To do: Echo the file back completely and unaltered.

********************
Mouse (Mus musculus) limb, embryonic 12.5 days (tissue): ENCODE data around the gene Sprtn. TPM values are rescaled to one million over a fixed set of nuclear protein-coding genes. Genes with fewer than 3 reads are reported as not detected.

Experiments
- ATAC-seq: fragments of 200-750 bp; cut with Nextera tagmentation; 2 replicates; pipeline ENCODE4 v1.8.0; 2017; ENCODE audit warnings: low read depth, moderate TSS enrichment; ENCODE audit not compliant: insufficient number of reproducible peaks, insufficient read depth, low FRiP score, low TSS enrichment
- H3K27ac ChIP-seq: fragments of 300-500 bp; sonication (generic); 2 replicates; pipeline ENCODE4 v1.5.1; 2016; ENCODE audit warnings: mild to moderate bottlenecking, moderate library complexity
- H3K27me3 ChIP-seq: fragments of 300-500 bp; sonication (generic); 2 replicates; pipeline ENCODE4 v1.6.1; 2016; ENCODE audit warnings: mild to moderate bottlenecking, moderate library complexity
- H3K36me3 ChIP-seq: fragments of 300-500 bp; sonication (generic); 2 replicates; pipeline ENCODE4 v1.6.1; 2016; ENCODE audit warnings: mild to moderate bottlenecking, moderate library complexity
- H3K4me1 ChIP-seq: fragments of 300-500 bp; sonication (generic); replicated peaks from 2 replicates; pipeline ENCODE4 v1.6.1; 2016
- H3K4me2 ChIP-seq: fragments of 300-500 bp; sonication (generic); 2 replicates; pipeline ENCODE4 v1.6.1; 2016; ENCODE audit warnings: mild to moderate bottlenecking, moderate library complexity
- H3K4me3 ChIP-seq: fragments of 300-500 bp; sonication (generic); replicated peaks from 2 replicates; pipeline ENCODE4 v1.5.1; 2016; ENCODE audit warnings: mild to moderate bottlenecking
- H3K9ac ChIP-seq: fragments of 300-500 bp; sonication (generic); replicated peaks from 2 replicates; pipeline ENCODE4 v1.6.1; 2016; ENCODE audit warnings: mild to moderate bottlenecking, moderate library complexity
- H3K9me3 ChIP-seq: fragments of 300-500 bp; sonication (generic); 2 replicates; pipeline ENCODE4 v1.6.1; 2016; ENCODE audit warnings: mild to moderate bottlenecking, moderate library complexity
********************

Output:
Mouse (Mus musculus) limb, embryonic 12.5 days (tissue): ENCODE data around the gene Sprtn. TPM values are rescaled to one million over a fixed set of nuclear protein-coding genes. Genes with fewer than 3 reads are reported as not detected.

Experiments
- ATAC-seq: fragments of 200-750 bp; cut with Nextera tagmentation; 2 replicates; pipeline ENCODE4 v1.8.0; 2017; ENCODE audit warnings: low read depth, moderate TSS enrichment; ENCODE audit not compliant: insufficient number of reproducible peaks, insufficient read depth, low FRiP score, low TSS enrichment
- H3K27ac ChIP-seq: fragments of 300-500 bp; sonication (generic); 2 replicates; pipeline ENCODE4 v1.5.1; 2016; ENCODE audit warnings: mild to moderate bottlenecking, moderate library complexity
- H3K27me3 ChIP-seq: fragments of 300-500 bp; sonication (generic); 2 replicates; pipeline ENCODE4 v1.6.1; 2016; ENCODE audit warnings: mild to moderate bottlenecking, moderate library complexity
- H3K36me3 ChIP-seq: fragments of 300-500 bp; sonication (generic); 2 replicates; pipeline ENCODE4 v1.6.1; 2016; ENCODE audit warnings: mild to moderate bottlenecking, moderate library complexity
- H3K4me1 ChIP-seq: fragments of 300-500 bp; sonication (generic); replicated peaks from 2 replicates; pipeline ENCODE4 v1.6.1; 2016
- H3K4me2 ChIP-seq: fragments of 300-500 bp; sonication (generic); 2 replicates; pipeline ENCODE4 v1.6.1; 2016; ENCODE audit warnings: mild to moderate bottlenecking, moderate library complexity
- H3K4me3 ChIP-seq: fragments of 300-500 bp; sonication (generic); replicated peaks from 2 replicates; pipeline ENCODE4 v1.5.1; 2016; ENCODE audit warnings: mild to moderate bottlenecking
- H3K9ac ChIP-seq: fragments of 300-500 bp; sonication (generic); replicated peaks from 2 replicates; pipeline ENCODE4 v1.6.1; 2016; ENCODE audit warnings: mild to moderate bottlenecking, moderate library complexity
- H3K9me3 ChIP-seq: fragments of 300-500 bp; sonication (generic); 2 replicates; pipeline ENCODE4 v1.6.1; 2016; ENCODE audit warnings: mild to moderate bottlenecking, moderate library complexity